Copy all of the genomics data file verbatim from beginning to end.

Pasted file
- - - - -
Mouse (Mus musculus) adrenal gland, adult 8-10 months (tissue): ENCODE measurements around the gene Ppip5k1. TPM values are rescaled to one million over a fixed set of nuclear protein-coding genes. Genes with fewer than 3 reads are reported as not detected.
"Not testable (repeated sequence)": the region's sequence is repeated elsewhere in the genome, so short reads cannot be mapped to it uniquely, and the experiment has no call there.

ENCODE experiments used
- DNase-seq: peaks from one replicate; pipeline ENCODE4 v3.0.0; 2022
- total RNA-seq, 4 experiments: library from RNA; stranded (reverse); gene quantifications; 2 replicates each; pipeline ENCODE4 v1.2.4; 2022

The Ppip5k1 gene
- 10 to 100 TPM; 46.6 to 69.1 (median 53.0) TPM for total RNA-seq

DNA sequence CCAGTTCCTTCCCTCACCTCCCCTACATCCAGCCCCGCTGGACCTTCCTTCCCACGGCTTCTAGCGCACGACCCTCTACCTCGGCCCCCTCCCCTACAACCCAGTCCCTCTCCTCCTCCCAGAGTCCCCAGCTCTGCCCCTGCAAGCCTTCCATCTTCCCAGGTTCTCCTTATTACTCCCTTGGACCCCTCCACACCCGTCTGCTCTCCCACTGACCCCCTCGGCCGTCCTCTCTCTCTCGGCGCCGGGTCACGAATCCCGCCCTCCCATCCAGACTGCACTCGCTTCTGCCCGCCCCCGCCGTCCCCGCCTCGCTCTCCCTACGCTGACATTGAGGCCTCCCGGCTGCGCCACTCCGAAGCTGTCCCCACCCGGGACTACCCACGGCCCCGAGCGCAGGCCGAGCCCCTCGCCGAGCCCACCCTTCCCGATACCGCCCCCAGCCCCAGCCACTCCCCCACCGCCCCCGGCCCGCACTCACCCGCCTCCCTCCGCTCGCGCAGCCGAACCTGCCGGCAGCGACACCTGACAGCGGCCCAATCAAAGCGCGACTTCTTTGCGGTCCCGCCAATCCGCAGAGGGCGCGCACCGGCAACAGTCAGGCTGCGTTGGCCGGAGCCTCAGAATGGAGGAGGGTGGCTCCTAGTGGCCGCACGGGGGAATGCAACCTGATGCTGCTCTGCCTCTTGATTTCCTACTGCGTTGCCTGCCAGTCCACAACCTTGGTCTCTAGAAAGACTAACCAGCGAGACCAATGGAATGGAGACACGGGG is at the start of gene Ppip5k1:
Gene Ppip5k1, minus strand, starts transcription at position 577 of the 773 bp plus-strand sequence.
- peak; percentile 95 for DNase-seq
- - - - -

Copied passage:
Mouse (Mus musculus) adrenal gland, adult 8-10 months (tissue): ENCODE measurements around the gene Ppip5k1. TPM values are rescaled to one million over a fixed set of nuclear protein-coding genes. Genes with fewer than 3 reads are reported as not detected.
"Not testable (repeated sequence)": the region's sequence is repeated elsewhere in the genome, so short reads cannot be mapped to it uniquely, and the experiment has no call there.

ENCODE experiments used
- DNase-seq: peaks from one replicate; pipeline ENCODE4 v3.0.0; 2022
- total RNA-seq, 4 experiments: library from RNA; stranded (reverse); gene quantifications; 2 replicates each; pipeline ENCODE4 v1.2.4; 2022

The Ppip5k1 gene
- 10 to 100 TPM; 46.6 to 69.1 (median 53.0) TPM for total RNA-seq

DNA sequence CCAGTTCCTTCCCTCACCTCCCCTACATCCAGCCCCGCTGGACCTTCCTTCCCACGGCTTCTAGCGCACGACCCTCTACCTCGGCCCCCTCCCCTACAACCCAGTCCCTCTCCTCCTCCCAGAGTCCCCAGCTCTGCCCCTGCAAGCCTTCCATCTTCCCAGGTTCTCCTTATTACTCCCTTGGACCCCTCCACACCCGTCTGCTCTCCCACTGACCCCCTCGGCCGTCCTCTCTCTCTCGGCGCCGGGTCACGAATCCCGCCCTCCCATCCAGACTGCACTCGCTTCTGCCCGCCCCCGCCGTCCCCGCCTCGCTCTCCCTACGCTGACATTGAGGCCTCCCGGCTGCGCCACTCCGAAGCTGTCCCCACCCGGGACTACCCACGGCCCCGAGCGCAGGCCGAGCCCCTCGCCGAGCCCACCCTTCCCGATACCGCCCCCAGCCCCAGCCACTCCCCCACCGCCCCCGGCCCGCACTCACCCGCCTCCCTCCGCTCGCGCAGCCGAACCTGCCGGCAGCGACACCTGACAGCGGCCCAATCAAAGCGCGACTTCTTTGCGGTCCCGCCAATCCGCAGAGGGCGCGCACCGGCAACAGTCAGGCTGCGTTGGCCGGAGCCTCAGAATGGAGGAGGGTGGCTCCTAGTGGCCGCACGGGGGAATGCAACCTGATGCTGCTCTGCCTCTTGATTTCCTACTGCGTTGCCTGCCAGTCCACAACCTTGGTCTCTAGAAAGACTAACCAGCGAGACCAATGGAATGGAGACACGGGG is at the start of gene Ppip5k1:
Gene Ppip5k1, minus strand, starts transcription at position 577 of the 773 bp plus-strand sequence.
- peak; percentile 95 for DNase-seq